Who keeps your digital assets safe and ready to restore in the event of a loss?

By Jim James,
Founder EASTWEST PR and Host of the SPEAK|pr Podcast

For a business to register for any social media accounts in a country like China, one must show company registration documents. That’s not as simple as it seems, though, because these are large documents that are embossed, printed, and kept in a safe. Digital ones are not sufficient. For that reason, keeping records are important.

Data breaches and platforms that serve as your backup

There are a number of ways to keep records. Most people believe that once an email has been sent or once it’s on a website or server that it’s going to be there forever. But actually, data breaches and attacks are common occurrences and these happen more often than you would like to know. There were even instances of Zoom bombing rooms before their new security measures were implemented where hackers tried to extort money from Zoom rooms, as they interjected rooms in high profile ways. This means that companies can be taken hostage by hackers, and if they’re able to do that, they can steal and compromise data. Its implications, firtsly, are that the breach itself is a PR disaster, possibly threatening the confidence that consumers, employees, and partners have in the business along with threatening the data needed in order to run the business. There are some fairly high profile cases where a fire, for instance, back in 2008 destroyed the Universal Music Group’s master recordings, and in the old days when there were physical assets like recordings, they got destroyed forever. Now, it’s easy to scan and keep records of all files, but what if they’re not protected? 

There was a Ponemon Institute Cost of Data Breach report in 2019, and it said that the average cost of a data breach is $3.92 million and that each lost record represents about $150 worth of cost. This is the staggering thing: on average, it’s taken nearly a year, or 279 days to be more specific, to discover a breach in an organization’s data. The biggest loss of consumer confidence, of course, is going to be in the loss of trust in that brand. How can people possibly trust a company once again with their financial assets, medical records, university records, or whatever records they may have if the company was previously hacked or breached?

There are websites like WayBackWhen that keep records of old websites and old data that were on those websites. Sometimes, especially in issues of compliance or claims about a product from which a legal case is brought against a company, sites like the UK Government Web Archive (UKGWA) create libraries of all of the websites and the documents that are available online. The current provider for the UKGWA is a group called MirrorWeb, which a company can contract to save their website. Similar to the Time Machine feature on a Mac, it creates a snapshot of the website and the data, so that there is a backup if there is a breach and the website is taken offline. It’s one thing for a website to go down because the servers are out, but it’s another thing for it to go down because there’s been a breach and the business is held hostage. These companies like MirrorWeb, and there’s another one called Preservica in the UK, enable companies to keep changing their web presence, but to have some confidence that if they need to go back a day, a week, a month, or replace an element on a website, they can do that and still meet compliance and legal requirements.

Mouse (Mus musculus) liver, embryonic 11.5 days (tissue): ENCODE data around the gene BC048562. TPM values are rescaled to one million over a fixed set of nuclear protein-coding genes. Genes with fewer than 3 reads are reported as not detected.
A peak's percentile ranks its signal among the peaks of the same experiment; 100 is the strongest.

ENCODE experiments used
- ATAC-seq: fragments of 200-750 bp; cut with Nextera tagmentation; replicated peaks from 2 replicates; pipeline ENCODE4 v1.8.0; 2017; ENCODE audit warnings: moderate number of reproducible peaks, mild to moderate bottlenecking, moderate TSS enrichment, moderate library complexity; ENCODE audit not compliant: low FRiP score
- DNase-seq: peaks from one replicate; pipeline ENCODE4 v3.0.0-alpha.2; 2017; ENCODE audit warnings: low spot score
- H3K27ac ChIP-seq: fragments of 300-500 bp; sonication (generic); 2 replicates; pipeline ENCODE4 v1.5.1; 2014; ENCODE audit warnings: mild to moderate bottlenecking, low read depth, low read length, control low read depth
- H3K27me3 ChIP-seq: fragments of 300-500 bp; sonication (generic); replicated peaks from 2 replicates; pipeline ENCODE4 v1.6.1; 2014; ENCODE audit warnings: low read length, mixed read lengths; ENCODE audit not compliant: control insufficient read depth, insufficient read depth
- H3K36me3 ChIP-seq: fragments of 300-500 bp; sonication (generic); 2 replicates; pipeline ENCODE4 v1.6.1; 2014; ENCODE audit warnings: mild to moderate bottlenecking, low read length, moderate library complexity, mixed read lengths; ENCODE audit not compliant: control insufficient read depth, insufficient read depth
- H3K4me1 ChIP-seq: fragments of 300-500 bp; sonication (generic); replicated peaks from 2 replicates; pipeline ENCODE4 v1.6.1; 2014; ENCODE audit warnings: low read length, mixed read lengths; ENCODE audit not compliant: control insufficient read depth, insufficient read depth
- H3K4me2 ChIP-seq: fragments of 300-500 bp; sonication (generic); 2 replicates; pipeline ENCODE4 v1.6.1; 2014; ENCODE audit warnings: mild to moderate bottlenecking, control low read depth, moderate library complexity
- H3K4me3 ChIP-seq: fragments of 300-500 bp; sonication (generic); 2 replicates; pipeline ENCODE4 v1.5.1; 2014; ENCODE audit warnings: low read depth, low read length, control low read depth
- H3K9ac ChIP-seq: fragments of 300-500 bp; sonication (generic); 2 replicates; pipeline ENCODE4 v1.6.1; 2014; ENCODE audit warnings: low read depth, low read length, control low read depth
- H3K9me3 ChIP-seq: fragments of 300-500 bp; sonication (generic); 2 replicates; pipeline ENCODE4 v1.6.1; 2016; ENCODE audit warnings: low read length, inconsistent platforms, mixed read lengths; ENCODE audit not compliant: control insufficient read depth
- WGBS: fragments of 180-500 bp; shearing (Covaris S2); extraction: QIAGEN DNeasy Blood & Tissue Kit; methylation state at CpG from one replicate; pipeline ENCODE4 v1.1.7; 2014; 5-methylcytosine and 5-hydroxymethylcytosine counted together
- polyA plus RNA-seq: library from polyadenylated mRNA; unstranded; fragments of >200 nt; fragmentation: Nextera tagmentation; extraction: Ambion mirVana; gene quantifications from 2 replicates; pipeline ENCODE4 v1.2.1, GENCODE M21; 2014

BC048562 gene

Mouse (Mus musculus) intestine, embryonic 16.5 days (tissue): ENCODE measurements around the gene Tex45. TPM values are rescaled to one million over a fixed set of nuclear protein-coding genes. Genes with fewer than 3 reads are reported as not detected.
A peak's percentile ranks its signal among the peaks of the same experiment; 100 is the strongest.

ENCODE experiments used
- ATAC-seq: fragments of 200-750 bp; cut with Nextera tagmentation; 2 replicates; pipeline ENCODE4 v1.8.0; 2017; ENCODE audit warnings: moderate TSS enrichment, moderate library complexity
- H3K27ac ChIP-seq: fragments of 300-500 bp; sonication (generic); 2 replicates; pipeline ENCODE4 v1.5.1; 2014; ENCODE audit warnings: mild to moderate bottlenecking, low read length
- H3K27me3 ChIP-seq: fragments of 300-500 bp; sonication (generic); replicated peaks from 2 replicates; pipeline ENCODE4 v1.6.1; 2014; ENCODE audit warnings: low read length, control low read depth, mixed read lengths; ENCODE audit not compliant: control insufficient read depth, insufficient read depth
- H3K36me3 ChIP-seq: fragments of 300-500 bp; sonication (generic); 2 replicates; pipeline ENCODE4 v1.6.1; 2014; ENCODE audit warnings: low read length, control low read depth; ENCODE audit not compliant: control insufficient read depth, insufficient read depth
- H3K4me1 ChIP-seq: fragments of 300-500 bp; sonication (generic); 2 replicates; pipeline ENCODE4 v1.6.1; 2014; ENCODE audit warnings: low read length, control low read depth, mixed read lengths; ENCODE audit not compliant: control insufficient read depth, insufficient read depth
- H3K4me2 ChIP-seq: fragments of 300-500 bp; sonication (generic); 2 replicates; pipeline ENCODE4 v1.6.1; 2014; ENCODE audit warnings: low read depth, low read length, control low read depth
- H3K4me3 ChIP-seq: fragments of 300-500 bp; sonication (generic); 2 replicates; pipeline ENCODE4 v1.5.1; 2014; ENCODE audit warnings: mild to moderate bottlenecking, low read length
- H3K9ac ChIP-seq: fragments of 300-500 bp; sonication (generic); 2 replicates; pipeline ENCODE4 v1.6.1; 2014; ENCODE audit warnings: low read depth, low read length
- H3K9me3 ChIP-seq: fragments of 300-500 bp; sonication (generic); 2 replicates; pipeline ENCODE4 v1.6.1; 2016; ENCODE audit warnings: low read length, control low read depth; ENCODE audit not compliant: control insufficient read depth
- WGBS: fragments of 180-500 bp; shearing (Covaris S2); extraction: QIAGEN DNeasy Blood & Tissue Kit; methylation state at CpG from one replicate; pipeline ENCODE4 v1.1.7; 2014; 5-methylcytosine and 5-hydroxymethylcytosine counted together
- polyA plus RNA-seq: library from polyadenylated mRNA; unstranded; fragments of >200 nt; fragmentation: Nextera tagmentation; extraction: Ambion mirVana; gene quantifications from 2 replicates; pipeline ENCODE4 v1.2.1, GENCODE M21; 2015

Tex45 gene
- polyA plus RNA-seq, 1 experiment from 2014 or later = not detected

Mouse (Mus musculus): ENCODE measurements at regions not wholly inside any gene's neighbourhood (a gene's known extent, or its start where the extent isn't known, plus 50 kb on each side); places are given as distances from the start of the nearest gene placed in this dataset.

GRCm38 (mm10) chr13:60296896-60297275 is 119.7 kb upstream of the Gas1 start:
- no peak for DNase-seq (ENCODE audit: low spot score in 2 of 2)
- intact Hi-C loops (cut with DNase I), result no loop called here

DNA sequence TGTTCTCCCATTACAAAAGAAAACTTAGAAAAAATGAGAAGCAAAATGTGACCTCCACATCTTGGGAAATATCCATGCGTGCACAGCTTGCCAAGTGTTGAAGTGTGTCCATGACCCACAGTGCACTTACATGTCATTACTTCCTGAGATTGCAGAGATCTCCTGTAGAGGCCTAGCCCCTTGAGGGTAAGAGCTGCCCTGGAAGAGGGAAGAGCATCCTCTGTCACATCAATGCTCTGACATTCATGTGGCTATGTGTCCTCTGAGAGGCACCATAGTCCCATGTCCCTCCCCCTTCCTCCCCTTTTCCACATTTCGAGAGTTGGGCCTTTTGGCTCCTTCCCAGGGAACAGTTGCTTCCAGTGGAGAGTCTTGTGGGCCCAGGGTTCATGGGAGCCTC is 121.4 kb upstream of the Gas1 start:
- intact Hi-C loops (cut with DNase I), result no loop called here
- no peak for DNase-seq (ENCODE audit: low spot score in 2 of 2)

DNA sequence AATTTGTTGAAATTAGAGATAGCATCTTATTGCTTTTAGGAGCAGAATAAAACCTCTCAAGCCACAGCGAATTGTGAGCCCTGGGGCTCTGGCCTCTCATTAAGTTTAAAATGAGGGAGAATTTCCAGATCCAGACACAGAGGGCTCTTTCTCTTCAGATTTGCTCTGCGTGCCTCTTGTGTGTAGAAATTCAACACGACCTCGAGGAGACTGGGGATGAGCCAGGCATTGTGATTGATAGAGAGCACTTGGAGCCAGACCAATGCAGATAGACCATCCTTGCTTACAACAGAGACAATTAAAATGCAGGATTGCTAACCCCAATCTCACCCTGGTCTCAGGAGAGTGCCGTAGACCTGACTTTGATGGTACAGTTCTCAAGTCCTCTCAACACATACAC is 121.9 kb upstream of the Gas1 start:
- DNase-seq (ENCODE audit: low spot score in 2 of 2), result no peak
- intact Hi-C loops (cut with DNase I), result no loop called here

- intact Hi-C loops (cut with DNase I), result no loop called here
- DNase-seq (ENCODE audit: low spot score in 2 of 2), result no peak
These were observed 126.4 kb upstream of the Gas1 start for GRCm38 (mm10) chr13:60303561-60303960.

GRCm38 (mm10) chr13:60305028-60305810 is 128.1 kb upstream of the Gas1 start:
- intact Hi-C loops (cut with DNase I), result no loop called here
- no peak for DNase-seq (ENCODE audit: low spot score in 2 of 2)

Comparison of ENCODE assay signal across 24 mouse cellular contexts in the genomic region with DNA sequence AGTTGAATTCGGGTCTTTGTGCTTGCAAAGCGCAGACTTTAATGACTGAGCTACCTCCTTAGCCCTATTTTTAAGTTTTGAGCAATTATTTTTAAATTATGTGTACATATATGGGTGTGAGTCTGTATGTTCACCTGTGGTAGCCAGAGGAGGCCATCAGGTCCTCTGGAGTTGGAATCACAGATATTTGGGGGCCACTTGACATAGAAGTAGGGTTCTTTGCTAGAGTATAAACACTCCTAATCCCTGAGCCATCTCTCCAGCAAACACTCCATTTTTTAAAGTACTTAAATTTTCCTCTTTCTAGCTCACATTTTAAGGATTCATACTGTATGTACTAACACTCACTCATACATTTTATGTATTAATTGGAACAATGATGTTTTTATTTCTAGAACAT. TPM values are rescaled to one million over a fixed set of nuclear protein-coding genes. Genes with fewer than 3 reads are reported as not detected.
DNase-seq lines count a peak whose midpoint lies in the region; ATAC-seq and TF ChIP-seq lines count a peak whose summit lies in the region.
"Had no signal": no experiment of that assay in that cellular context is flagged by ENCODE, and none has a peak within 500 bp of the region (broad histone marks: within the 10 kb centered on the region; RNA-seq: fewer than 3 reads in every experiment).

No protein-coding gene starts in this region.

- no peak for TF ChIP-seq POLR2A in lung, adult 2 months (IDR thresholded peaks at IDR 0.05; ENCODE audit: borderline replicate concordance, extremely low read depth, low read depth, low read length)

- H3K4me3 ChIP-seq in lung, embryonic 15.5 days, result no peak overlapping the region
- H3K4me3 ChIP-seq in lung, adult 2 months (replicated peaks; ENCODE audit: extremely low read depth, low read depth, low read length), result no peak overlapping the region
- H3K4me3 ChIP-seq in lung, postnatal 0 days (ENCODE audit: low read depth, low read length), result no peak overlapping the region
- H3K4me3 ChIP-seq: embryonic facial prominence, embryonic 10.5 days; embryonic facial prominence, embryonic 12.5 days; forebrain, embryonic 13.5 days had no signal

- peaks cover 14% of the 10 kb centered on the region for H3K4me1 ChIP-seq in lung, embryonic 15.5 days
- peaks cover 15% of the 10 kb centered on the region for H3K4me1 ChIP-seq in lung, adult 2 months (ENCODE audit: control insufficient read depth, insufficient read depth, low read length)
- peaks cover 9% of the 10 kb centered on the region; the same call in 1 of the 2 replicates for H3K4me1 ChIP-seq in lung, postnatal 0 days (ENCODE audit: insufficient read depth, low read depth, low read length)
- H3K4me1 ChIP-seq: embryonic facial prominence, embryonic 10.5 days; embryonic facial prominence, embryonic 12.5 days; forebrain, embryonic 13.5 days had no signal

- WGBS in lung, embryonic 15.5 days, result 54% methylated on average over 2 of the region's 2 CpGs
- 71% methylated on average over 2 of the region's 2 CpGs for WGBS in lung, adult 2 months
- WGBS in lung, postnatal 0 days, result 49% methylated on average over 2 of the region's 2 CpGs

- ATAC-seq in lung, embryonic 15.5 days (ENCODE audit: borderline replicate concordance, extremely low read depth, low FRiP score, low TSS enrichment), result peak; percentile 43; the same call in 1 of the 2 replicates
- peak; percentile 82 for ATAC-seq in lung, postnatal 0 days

Keeping records both online and offline

Businesses have a continually growing body of content on their websites and social media platforms that can create litigation liabilities, which may remain on the web long after they were thought to have disappeared. Now, there is a whole industry in cataloguing content online, because in court cases, or for instance, defamation or any kind of a litigation of compliance, keeping a snapshot is going to be important, and this is what companies like Preservica and MirrorWeb do for companies and entrepreneurs. There are groups also in Stanford like the Stanford University Library that has been web archiving since 2007, but this is missing the era of the web starting with Tim Berners-Lee, as well as Google and Yahoo in the mid-90s. 

As businesses become more dynamic, with their websites integrated with video, commentary, social media, tweets, and the volume of engagement through platforms going up as well, it becomes an an archive of potentially valuable, but also potentially damaging content. From time to time, as a PR activity, think of activities you can do with staff, partners, and clients that will give them something tangible, something that will bring back a good memory, and something that Preservice doesn’t need to retain for you. Archiving isn’t public relations, but it’s a record of what was done that created the current reputation of the company. Capturing those records online is necessary to remain compliant to keep the business safe, and as a company tells the story of the business, it’s essential to keep those records to build the narrative of credibility. The history and the archive from yesterday are a big part of why any company has evolved to the what it is today, so cherish those records and preserve them, some online, and some offline. 

This article is based on a transcript from my Podcast SPEAK|pr, you can listen here.

Cover Photo by Markus Spiske on Unsplash

Leave a comment

Your email address will not be published. Required fields are marked *